Brighton duo to develop new treatment for a major health problem of old age
Professor Bhavik Patel has received a £530,503 grant for research to boost detection and treatment of the widespread problem of age-related bowel dysfunction.
This significant grant from the Engineering and Physical Sciences Research Council (EPSRC) will see Professor Patel team up with colleague Dr Mark Yeoman – Director of the university’s unique Centre for Stress and Age-related Disease – for a study running to June 2024 which aims to develop a probe to both monitor and treat a condition that affects over one third of over-65s in the UK community, and more than half of those in care homes.
In addition to the health risks, the constipation and incontinence associated with this condition often greatly impact on dignity and quality of life “and are a major cause of admission into a care home and therefore loss of independence” says Dr. Yeoman. Estimated costs to the NHS were already £1 billion per year in 2010, and with the number of people aged 65 and over set to increase by more than 40% within 20 years, this form of bowel dysfunction presents a major social and economic challenge, alongside its wellbeing impact.
“There needs to be an approach that allows for the early detection of predictive markers of age-related bowel disorders. If we can measure the chemicals and the function of bowel muscles over time, we will be able to detect changes very early before the patient gets symptoms, and start treatments to delay/prevent the onset of these disorders,” says Professor Patel.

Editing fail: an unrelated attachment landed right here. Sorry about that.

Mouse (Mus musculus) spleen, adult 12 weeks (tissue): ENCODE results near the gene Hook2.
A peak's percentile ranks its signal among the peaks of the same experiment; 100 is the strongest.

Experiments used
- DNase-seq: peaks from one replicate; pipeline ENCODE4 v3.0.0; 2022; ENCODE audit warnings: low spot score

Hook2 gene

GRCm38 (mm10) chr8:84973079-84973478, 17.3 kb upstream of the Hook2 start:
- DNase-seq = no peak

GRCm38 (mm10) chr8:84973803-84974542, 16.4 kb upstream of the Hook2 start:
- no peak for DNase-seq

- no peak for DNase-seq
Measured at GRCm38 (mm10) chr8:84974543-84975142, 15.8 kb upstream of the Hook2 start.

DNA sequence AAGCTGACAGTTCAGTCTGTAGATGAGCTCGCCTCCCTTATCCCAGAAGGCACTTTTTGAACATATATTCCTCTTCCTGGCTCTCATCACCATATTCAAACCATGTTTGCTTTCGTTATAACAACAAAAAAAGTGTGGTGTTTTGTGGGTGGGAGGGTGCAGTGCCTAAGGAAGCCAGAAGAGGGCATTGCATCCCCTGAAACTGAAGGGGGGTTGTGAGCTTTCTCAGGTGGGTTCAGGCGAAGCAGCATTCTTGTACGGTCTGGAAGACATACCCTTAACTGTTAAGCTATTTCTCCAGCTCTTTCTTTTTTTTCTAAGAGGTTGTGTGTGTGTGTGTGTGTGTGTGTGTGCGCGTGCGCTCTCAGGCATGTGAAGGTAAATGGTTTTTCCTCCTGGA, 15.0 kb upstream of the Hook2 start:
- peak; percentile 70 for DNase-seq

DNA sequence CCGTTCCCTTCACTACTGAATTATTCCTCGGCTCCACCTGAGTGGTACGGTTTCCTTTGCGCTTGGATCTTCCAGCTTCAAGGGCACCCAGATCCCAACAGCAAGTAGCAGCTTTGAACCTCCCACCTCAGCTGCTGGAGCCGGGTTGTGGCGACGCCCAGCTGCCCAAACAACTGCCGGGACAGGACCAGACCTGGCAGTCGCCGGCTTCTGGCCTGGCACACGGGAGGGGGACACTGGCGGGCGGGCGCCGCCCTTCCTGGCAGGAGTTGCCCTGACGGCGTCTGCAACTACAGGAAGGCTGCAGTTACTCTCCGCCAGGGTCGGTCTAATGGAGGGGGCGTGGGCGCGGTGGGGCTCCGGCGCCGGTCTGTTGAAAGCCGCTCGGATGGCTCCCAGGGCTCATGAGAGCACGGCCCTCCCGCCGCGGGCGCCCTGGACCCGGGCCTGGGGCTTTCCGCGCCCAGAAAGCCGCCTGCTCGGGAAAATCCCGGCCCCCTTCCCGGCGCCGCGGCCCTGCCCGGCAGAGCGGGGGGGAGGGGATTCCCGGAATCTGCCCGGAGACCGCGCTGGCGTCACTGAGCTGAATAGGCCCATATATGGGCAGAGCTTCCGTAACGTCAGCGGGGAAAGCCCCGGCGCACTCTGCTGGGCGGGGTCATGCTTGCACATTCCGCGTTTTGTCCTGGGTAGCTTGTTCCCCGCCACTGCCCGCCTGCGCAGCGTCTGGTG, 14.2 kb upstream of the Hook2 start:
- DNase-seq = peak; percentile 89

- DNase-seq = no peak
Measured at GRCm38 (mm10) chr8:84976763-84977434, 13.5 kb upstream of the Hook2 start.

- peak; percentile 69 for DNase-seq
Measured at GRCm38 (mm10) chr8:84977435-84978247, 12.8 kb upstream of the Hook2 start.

Professor Patel and Dr Yeoman will work on developing an electrochemical probe that can be inserted into the lower bowel to track changes in key chemicals affecting bowel function, as well as muscle activity. The will require work on both design and electronics to obtain the required measurements. Additionally, the new probe is also being developed in a fashion that it can also delivery drugs into the bowel for localised treatment.
Professor Patel said: “To make these probes we will utilise 3D printing, which provides a platform for the efficient manufacturing of the parts of the probe. Once these probes have been made, we will explore how modifications to the materials used to construct the probe and the shape of the probe affect its performance. These studies will be vital to provide a probe suitable for tracking and predicting the likelihood of age-related bowel disorders.”
You can also hear Professor Bhavik talking more about his work in this 2019 podcast.